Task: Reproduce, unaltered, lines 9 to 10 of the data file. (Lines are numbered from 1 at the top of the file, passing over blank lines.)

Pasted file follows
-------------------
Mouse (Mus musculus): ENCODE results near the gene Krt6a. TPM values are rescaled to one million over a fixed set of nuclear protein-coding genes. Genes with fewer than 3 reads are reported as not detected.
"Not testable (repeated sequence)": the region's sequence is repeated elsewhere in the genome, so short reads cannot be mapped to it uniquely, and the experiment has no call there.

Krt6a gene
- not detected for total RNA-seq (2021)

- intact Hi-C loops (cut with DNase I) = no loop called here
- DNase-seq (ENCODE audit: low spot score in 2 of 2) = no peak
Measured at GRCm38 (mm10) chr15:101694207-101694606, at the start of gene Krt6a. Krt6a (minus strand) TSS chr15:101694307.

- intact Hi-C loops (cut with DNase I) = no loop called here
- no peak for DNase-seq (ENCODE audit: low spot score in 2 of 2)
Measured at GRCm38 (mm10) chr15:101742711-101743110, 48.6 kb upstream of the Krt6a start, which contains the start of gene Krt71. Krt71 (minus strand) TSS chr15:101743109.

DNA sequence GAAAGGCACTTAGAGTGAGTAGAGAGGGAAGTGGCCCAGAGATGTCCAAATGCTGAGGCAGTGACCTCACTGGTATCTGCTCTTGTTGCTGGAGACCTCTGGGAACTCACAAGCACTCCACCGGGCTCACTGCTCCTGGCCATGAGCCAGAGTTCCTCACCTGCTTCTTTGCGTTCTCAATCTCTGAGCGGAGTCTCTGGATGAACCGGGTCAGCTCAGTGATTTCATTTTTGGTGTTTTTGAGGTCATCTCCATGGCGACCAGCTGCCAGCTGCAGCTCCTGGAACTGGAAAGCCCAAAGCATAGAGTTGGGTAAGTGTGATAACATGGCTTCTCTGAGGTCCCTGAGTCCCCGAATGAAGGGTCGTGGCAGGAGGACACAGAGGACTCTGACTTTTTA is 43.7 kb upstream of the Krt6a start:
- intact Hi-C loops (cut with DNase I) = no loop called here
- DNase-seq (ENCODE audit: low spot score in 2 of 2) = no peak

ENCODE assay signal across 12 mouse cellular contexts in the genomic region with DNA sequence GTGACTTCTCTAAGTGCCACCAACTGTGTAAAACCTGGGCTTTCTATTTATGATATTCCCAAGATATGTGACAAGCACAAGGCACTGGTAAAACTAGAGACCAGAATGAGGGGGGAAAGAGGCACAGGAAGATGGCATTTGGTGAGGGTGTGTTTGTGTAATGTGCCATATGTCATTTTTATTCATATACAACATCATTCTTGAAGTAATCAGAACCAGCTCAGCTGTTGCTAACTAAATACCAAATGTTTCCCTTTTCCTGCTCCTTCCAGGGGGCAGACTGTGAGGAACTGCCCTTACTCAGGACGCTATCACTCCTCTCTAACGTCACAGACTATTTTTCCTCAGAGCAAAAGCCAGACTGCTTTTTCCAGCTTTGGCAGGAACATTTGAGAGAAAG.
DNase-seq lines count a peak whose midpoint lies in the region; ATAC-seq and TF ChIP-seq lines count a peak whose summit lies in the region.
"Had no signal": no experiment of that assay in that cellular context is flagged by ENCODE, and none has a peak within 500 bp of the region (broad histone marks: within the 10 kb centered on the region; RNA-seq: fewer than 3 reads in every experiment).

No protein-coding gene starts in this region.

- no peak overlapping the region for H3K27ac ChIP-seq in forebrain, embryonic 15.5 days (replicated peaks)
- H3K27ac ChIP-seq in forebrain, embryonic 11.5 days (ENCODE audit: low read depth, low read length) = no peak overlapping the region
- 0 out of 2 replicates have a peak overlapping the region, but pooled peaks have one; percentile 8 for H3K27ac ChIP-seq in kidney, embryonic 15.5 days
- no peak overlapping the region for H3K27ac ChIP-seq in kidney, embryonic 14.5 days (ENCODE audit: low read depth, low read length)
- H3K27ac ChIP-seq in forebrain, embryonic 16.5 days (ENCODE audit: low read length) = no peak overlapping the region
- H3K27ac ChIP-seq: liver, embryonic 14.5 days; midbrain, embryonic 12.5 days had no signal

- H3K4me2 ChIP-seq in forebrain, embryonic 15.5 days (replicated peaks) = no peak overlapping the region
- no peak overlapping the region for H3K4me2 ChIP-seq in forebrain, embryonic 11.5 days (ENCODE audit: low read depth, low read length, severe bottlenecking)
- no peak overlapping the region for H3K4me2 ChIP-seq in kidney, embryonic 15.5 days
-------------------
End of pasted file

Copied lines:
- no peak for DNase-seq (ENCODE audit: low spot score in 2 of 2)
Measured at GRCm38 (mm10) chr15:101742711-101743110, 48.6 kb upstream of the Krt6a start, which contains the start of gene Krt71. Krt71 (minus strand) TSS chr15:101743109.